Missouri moms started ‘Parents Changing Education’ to give parents a voice, resources

When trouble arose in her kids’ school district, Ashley Al-Shawish first decided to contact her Missouri legislators. 

“I thought that if I went to Jefferson City, everything would change,”…

When trouble arose in her kids’ school district, Ashley Al-Shawish first decided to contact her Missouri legislators. 

“I thought that if I went to Jefferson City, everything would change,” she said. “And that is a lot of it, but really I’ve had the most impact just going out into the community.” 

Through her experience, Al-Shawish co-founded the “Parents Changing Education” group to help empower families in eastern Jackson County and beyond. 

“I used to try to do it backwards. I would want to go to Jefferson City, come back and deliver great news,” she said. “Now I try to have a big group and say, ‘Hey, these 400 people really feel this way.’” 

The group has already made an impact, endorsing several candidates for local school board elections in April 2022 and again for this year. 

“We wanted to get together as a community advocate to help communicate, whether it was to the schools or whether it was to the legislators,” Al-Shawish said. “It really started off as a legislative initiative, and then now we’ve been communicating with schools as well.” 

‘Multitude of frustrations’ 

Al-Shawish had moved to Lee’s Summit, a Kansas City suburb, in 2019, a year before the COVID-19 pandemic. During the pandemic, like many parents, she used virtual school with her kindergarten-age daughter before sending her back to class in the fall of 2020. 

“That was a multitude of frustrations,” she said of her daughter’s experience in school, which required masks and extended screentime. Even though Al-Shawish asked to provide pen and paper learning materials for her daughter instead of computer-based programs, the school refused.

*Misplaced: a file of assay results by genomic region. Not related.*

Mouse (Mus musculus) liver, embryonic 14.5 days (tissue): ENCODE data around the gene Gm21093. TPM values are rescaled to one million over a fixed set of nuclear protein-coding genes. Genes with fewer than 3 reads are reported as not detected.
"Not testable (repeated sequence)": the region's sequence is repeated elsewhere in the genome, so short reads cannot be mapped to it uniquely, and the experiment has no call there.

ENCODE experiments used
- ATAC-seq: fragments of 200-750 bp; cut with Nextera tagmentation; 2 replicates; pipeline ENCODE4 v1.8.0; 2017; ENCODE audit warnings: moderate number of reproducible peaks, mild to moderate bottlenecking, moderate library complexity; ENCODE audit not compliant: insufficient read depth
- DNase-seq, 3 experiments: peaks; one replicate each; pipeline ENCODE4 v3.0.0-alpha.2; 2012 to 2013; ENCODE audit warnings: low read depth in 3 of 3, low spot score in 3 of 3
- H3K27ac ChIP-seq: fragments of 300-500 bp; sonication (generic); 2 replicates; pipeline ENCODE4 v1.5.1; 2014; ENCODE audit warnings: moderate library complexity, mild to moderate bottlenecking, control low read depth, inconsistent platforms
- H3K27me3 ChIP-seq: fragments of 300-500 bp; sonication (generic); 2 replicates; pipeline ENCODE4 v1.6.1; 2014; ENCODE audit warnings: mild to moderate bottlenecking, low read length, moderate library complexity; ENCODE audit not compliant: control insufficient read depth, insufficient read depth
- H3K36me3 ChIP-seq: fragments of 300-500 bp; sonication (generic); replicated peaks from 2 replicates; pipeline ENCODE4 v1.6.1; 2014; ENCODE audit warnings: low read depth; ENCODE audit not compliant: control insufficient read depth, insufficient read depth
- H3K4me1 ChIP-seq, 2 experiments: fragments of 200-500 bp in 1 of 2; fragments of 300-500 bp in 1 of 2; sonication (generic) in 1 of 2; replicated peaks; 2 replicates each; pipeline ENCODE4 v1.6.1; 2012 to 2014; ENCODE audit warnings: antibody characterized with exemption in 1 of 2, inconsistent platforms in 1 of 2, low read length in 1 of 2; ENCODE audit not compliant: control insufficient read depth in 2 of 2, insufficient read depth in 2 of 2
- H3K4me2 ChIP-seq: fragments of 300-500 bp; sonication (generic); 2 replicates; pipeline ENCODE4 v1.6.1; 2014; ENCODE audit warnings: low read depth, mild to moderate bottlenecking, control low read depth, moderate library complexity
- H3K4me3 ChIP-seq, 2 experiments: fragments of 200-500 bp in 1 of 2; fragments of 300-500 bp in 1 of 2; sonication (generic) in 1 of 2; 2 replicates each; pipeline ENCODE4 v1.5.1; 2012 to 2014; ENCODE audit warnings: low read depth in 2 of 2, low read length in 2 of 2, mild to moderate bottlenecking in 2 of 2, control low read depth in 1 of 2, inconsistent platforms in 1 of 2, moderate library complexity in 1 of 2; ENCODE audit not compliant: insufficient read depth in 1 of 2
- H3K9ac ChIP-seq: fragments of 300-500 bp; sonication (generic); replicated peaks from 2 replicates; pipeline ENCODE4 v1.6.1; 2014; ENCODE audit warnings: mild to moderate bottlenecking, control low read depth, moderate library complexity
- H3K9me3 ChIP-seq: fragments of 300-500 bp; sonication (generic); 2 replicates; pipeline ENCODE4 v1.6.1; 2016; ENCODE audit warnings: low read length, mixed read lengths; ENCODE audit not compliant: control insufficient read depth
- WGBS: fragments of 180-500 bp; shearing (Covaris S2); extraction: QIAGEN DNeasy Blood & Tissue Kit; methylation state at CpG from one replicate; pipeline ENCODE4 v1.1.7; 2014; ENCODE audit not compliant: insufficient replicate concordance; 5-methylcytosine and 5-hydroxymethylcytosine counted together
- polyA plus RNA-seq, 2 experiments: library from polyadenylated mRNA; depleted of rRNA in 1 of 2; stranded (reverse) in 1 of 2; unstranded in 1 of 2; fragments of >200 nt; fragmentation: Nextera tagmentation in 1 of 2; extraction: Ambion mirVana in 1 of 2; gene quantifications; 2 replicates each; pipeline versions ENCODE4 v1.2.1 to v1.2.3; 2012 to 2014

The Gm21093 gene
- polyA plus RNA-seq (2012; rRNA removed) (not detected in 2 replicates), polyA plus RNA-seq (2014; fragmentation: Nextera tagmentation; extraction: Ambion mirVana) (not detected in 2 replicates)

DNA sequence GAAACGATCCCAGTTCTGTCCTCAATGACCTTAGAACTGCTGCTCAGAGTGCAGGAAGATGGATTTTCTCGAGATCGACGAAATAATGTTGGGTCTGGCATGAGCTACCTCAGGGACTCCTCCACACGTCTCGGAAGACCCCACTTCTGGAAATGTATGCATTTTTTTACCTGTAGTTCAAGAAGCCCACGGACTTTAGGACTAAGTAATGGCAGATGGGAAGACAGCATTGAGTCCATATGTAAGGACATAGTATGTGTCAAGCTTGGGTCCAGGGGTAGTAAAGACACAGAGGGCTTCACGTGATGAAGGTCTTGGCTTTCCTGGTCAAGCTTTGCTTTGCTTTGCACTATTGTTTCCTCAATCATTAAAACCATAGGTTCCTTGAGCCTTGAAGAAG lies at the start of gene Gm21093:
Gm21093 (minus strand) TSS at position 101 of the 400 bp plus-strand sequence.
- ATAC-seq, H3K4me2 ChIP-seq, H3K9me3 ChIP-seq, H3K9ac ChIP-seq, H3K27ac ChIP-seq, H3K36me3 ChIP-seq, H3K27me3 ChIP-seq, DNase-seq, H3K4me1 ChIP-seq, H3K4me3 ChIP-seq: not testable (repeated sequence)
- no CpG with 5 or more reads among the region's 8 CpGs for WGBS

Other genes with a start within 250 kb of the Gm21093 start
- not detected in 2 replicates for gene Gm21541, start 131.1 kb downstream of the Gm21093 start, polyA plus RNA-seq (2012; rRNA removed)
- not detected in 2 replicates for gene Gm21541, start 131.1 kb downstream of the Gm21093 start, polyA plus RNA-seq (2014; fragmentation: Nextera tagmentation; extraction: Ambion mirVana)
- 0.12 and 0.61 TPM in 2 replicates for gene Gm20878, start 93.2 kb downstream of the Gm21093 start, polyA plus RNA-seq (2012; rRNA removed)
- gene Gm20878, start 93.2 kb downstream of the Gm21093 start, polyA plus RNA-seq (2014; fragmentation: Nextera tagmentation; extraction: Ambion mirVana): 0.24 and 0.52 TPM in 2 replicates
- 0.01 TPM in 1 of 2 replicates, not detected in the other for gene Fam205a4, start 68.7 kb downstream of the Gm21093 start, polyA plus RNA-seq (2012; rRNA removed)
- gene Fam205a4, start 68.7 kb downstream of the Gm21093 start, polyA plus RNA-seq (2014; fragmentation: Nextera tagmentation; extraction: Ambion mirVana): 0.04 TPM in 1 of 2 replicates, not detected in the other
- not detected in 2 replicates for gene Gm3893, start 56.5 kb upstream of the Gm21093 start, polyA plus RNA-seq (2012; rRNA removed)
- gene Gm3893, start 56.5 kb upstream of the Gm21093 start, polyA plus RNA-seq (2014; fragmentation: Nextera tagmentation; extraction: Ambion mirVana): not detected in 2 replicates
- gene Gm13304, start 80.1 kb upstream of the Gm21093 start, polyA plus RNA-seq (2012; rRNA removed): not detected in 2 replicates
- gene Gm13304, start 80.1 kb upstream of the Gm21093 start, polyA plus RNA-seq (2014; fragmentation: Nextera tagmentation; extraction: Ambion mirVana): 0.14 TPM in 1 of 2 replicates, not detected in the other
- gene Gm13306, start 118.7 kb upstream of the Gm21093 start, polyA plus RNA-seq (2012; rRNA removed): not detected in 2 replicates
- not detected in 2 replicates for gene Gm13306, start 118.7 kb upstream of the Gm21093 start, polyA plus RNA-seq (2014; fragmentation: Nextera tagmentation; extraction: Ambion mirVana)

“She was only in first grade,” Al-Shawish said of her daughter. “She’s very high-percentile ADD.” 

As Al-Shawish met more neighbors, she realized other parents were feeling unheard and unsupported at their schools regarding decisions on masks, vaccine mandates, and other issues. A group began informal meetings in her home. 

“It started off just in my living room, throughout the month of December,” she said. “A few more people would invite a few more people.” 

While attending a local school board meeting, Al-Shawish met Meghan Burch, a medical professional who was arguing against school policies that didn’t align with her clinical knowledge. 

“A lot of the decisions that were being made ran really counter to what I had been taught as a nurse,” Burch said. “The responses from leadership in the school district and from the government just really conflicted with what I knew about viral transmission.” 

Burch also has a special-needs daughter with a hearing disability, who was directly affected by the mask mandates. 

“The mask mandate was really personal to me because I needed her to be able to see people’s faces,” she said. “I needed her to be able to see people speaking so she could learn to form words of her own.” 

After meeting, both moms worked together on creating the parents group.